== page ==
The golden jackal (Canis aureus) was not considered native in Austria, until the first golden jackal discovery was made in 1987, followed by sporadic records scattered over several federal states and in 2007 the first reproduction record was documented in the National Park "Neusiedler See-Seewinkel". Since then, rumours about camera trap pictures, fallow deer and one or two sightings have led to the assumption that these secretly living animals are present in some areas of Austria. In the context of the ongoing research project "The Golden Jackal in Austria", further evidence has been collected since October 2015. By means of acoustic stimulation in suitable habitats we carry out active monitoring and search for droppings and traces.
The golden jackal is a very elusive animal and lives very hidden, at a first and only fleeting glance, the distinction to fox or wolf is sometimes not so easy - but on closer inspection there are a few clear characteristics.
With a shoulder height of up to 50 cm, a body weight of 10-13 kg and a body length of about 100 cm the golden jackal belongs to the medium sized predatory game. This makes it larger and also longer-legged than the fox, but considerably smaller than the wolf. Recognisable features of the golden jackal are, among other things, the fused bales of the two middle toes and the rod which is rather short in relation to the body (with 20-30 cm). Its fur is yellowish-grey (to reddish), dark in the area of the back and the tip of the tail, and golden on the sides and legs. His brown face mask is marked by a white pattern around the muzzle and on the neck.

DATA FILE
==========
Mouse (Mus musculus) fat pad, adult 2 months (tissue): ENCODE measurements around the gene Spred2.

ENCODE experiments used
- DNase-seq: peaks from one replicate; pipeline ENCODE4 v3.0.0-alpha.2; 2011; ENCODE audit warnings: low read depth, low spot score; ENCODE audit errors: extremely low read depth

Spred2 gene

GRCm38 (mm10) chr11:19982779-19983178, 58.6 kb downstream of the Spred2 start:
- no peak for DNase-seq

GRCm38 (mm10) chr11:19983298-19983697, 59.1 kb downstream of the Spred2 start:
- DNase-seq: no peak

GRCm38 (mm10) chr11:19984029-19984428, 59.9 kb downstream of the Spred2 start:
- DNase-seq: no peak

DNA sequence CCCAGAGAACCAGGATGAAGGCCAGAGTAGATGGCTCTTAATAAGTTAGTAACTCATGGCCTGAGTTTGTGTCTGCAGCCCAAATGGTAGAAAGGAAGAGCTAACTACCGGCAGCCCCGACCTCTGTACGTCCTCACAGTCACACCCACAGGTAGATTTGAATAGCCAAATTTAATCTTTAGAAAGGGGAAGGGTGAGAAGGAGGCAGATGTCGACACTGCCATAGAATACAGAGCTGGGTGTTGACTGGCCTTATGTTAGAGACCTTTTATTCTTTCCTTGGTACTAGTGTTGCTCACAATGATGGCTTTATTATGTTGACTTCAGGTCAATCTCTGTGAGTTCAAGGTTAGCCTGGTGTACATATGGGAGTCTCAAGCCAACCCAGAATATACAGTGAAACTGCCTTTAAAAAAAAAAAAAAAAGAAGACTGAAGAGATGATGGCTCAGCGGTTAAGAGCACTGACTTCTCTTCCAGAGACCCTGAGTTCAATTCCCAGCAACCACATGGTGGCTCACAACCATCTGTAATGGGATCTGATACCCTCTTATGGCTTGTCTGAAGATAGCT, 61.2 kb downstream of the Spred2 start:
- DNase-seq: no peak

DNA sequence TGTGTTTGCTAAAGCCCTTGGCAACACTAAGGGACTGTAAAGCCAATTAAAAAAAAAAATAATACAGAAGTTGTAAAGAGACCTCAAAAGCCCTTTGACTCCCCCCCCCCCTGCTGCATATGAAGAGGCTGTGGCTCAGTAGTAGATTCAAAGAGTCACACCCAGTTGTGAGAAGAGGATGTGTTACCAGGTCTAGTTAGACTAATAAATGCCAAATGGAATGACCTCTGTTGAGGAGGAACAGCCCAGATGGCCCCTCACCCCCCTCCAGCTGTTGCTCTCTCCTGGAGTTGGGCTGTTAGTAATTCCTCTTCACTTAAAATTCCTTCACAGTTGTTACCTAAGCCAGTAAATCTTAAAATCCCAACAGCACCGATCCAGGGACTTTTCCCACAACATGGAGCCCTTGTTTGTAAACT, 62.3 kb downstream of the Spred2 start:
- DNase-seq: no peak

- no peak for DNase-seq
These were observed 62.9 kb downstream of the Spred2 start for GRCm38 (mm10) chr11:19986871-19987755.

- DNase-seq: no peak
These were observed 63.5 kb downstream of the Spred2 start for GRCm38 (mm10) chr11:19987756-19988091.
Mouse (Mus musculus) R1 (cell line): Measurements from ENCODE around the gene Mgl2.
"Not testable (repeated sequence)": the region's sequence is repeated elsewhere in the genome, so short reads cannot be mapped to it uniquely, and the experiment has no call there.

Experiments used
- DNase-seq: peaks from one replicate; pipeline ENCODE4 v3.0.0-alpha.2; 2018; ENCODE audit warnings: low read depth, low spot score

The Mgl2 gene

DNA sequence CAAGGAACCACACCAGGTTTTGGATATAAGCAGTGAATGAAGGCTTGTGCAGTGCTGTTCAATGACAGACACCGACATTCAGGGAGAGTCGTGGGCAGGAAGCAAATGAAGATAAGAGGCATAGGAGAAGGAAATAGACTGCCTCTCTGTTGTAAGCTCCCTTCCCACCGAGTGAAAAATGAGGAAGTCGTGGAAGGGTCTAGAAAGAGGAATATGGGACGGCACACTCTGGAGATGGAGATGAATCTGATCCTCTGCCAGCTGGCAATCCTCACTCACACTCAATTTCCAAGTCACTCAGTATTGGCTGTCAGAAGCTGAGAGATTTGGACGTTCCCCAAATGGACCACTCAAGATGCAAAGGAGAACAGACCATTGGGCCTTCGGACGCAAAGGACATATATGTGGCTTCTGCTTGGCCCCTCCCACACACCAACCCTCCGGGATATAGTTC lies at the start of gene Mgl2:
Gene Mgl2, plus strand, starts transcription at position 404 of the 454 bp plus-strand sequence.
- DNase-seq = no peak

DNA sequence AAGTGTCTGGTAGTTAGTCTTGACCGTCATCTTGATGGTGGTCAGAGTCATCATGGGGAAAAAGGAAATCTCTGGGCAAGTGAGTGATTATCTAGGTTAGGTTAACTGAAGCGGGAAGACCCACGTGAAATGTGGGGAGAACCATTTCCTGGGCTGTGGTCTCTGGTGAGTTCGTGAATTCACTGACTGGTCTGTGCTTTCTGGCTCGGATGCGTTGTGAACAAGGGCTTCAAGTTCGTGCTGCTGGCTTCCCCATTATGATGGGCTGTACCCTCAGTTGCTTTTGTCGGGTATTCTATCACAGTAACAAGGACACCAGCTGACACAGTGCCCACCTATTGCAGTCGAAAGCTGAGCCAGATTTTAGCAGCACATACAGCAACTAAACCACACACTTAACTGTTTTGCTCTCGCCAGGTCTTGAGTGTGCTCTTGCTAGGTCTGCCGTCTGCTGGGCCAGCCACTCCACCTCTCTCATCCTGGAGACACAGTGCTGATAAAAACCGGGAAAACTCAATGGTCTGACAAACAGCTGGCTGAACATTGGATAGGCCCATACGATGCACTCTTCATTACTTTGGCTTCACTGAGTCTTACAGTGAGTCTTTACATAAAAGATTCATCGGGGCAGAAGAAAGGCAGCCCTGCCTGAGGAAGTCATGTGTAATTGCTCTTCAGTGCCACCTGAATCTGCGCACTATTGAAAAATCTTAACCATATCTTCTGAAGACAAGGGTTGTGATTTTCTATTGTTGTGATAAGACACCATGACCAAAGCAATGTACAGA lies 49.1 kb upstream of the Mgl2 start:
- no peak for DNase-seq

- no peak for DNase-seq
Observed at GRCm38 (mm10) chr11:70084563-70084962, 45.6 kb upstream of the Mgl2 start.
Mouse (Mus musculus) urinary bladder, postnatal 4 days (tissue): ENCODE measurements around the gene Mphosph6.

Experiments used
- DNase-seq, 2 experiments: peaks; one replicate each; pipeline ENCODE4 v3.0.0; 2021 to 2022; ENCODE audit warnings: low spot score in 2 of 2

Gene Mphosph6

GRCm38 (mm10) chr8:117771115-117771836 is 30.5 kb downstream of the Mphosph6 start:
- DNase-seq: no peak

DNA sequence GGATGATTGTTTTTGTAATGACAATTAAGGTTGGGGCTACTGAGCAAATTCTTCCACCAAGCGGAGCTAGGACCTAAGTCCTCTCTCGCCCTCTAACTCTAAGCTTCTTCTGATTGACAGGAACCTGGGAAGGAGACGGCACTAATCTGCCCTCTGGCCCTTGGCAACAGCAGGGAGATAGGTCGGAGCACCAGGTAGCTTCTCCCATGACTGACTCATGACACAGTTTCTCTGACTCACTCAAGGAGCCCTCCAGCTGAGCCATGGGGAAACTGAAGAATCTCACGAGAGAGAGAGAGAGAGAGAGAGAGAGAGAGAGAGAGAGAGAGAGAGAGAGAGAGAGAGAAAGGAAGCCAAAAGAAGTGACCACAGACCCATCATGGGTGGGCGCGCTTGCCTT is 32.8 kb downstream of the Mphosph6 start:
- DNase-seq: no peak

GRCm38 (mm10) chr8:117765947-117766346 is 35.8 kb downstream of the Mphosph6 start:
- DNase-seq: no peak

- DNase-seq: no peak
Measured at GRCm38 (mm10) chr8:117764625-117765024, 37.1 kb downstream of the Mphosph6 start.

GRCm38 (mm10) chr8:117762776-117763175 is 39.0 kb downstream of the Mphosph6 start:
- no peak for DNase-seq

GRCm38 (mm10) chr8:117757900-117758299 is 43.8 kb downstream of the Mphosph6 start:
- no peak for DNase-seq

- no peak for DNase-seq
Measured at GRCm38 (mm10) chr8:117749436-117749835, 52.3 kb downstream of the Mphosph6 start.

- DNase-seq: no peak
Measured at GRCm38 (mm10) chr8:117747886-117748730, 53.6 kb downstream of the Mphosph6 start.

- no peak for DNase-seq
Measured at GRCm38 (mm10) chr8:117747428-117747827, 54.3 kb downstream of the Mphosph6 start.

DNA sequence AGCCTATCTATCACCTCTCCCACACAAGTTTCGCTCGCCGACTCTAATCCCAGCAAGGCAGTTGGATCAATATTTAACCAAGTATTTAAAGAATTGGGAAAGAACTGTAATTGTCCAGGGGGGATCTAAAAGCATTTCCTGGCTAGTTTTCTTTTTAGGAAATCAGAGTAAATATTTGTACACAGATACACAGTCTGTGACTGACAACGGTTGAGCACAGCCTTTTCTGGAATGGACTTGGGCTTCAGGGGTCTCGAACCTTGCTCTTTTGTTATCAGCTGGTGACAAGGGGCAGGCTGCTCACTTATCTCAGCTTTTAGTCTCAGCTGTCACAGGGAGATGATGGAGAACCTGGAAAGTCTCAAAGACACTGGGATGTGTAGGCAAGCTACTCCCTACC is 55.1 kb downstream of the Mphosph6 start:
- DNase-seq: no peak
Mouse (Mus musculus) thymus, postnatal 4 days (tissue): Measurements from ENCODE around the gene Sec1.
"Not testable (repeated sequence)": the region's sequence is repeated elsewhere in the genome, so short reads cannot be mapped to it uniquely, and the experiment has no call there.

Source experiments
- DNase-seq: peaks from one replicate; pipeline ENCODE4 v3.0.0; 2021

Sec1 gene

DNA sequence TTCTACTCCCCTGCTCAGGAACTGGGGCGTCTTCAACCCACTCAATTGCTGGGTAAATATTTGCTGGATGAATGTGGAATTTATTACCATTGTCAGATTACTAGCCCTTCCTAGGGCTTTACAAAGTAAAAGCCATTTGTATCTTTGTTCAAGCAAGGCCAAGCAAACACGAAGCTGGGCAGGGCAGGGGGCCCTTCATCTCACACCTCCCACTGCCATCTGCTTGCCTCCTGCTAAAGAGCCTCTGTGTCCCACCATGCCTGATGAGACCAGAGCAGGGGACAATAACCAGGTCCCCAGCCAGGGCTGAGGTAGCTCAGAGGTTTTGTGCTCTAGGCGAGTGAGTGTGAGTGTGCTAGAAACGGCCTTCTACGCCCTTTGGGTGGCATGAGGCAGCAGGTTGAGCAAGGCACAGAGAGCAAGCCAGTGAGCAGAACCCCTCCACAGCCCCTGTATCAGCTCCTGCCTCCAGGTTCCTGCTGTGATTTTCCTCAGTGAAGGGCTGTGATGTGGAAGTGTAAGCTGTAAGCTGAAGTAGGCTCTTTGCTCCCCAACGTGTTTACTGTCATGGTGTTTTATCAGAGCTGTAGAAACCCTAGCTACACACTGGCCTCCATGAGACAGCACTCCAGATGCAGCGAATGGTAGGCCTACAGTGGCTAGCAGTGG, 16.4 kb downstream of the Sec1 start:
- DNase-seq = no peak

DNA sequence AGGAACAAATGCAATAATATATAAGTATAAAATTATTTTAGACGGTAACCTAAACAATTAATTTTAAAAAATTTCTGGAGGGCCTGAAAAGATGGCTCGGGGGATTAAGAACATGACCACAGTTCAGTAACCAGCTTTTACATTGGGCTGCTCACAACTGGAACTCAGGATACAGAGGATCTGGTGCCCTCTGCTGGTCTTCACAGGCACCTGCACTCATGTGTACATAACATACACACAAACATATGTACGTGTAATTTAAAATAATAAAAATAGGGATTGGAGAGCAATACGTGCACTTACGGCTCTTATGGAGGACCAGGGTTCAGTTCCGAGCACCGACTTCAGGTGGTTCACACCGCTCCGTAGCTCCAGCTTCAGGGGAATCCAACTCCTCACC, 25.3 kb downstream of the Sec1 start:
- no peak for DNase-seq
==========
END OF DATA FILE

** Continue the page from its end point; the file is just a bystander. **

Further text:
Golden jackals killed on roads can also be entered in the Roadkill project.
Jennifer Hatlauf is a DOC-scholar of the Austrian Academy of Sciences. The Golden jackal project is supported by a bilateral "WTZ"- grant.
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